The second two days of the conference were primarily for student nurses and teachers. In a wide range of seminars, themes exploring spiritual care in mental health nursing, midwifery, palliative care and general nursing. There were about 22-23 nursing academics and teachers, and about forty to fifty students – mostly from Norway, but also several from Netherlands and Romania.
The first day's themes around how to train nurses in spiritual care were reiterated, but also looking at the issue of the ethics of spiritual care when nurse and patients have different belief systems. The case of Caroline Petrie, the nurse suspended (and later re-instated) after offering to pray for a patient was widely discussed (I was surprised to find how much coverage her story had garnered across Europe). Linda Ross and Wilf McSherry explored this theme together in a closing plenary session, and the debate that was generated could have gone on for the rest of the day!
It was clear from much of the discussion that one problem has been the teaching of spiritual care as a distinct module, rather than interweaving it with all other aspects of care – which reflects more how spiritual care is delivered in practice. From my own experience, it is usually while conducting a routine (though often intimate) task, such as a bed bath or dressing a wound, that a patient will ask a leading question, or make a statement that expresses a spiritual or existential concern. It is a much underrated skill in the art of nursing to read such comments and use sensitive questioning to explore further with the patient the underlying questions and needs the patient is expressing. While looking for the question behind the question is not a teachable skill - it is learnt and acquired through years of experience - the basic skills if observation and reflective questioning are readily taught. One concern I have is that the practice of nursing is moving away from the bedside and in to the office, such that it is the nursing assistant that does the "real" nursing rather than the Registered Nurse. That may explain why RNs in particular express so many anxieties about spiritual care.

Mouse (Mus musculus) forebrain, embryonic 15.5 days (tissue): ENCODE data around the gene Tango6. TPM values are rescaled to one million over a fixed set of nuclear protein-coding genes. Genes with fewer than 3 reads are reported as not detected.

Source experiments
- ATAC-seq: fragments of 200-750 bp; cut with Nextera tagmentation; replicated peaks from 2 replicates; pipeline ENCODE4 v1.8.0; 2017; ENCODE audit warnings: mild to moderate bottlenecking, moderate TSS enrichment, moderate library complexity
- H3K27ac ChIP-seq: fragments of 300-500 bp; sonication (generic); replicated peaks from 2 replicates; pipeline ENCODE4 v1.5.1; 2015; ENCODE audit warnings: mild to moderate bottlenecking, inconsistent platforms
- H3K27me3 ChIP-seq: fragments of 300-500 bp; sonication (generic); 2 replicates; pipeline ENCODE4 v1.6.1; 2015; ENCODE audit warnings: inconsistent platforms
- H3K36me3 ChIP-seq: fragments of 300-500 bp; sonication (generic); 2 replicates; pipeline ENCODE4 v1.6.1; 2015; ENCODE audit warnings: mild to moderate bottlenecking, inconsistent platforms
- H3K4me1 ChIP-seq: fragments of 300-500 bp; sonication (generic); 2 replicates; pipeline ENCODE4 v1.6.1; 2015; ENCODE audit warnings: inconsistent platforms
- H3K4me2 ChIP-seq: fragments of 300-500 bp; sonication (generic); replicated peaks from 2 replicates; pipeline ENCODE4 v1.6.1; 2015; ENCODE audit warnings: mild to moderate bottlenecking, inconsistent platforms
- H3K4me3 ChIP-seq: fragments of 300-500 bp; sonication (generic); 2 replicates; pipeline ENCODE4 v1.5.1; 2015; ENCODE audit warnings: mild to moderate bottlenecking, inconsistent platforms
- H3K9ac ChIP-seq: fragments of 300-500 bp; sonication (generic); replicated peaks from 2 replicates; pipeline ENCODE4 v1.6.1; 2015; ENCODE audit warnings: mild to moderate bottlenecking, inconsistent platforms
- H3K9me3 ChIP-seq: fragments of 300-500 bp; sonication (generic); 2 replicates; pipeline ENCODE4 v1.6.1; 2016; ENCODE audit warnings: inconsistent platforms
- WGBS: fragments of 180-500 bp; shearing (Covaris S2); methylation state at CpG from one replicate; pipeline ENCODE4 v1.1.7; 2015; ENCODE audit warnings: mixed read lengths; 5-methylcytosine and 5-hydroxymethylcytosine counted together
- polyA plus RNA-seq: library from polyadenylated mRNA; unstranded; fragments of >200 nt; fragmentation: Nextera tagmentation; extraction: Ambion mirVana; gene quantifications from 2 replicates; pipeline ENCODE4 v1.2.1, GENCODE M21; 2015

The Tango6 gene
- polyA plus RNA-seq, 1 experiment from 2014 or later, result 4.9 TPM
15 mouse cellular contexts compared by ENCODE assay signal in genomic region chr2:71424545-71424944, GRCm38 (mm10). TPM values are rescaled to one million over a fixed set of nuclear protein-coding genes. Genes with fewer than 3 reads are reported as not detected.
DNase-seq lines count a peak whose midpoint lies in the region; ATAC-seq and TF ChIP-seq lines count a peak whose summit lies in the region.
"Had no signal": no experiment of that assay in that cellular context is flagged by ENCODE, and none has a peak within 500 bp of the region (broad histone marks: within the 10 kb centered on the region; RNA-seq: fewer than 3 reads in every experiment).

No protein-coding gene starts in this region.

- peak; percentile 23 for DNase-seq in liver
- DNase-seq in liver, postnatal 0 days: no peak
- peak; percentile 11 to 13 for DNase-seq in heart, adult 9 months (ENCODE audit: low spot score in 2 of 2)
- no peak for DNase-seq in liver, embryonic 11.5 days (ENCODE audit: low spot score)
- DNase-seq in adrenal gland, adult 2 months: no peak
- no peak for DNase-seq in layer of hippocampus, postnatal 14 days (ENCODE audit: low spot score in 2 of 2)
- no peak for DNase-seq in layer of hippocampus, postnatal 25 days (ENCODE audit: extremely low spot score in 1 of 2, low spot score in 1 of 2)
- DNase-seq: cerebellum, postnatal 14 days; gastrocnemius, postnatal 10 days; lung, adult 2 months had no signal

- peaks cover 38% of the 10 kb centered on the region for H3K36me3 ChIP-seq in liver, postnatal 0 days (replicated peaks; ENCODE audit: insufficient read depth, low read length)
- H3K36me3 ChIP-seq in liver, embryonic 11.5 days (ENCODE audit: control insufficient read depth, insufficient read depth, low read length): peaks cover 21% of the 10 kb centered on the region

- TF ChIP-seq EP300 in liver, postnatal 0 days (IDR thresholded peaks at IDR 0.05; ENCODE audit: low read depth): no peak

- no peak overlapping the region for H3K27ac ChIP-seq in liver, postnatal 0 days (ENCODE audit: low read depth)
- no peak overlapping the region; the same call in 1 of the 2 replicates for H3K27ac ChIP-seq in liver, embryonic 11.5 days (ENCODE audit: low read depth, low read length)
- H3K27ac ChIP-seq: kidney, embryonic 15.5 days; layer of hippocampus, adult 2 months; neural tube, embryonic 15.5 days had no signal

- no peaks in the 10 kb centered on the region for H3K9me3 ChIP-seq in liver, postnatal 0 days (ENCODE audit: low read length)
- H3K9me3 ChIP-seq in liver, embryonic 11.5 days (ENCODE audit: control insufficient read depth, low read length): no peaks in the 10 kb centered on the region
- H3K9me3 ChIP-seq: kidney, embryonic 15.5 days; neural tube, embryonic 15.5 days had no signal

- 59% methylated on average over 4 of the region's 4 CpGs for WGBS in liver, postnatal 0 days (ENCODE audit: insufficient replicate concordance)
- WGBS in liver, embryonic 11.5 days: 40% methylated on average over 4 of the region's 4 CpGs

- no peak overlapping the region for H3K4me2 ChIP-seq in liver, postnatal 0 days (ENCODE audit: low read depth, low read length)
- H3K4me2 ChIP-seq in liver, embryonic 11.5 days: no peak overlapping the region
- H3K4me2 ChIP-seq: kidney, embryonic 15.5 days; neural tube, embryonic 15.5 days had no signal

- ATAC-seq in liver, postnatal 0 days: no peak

Another theme that emerged was the need for evidence based practice in the field. We have long moved on from trying to define spiritual care – there are as many definitions as there are papers and text books, but we do now need to justify all areas of nursing practice in terms of outcomes – not an easy task for such a rarefied and unquantifiable area. I think nursing has less of a professional problem with fuzzy edges and ambiguity, but it is in health system that has focussed on the paradigm of the machine –with inputs, outputs, throughputs and processes at the fore, rather than the ragged complexity of human suffering and healing, which is the rality that nurses deal with routinely. But there is research being done on how best to care for people spiritually, and that is something we need to use as the basis for all training and practice, and to justify the role of spiritual care in nursing care (and indeed all healthcare).
Spiritual care in mental health is a new frontier – with research emerging only slowly. It is a contentious area, as some religious and existential issues will be exacerbated or expressed in mental illness.
Finally, the need for research and training to be multidisciplinary is also key – all aspects of the health service need to recognise human beings as complex social, psychological, relational, spiritual beings, rather than biological machines to be fed through a system. That is going to take more than a few seminars or conferences – it demands a fundamental, radical culture change in healthcare management, government health policy and applied medical science. So – the revolution starts here!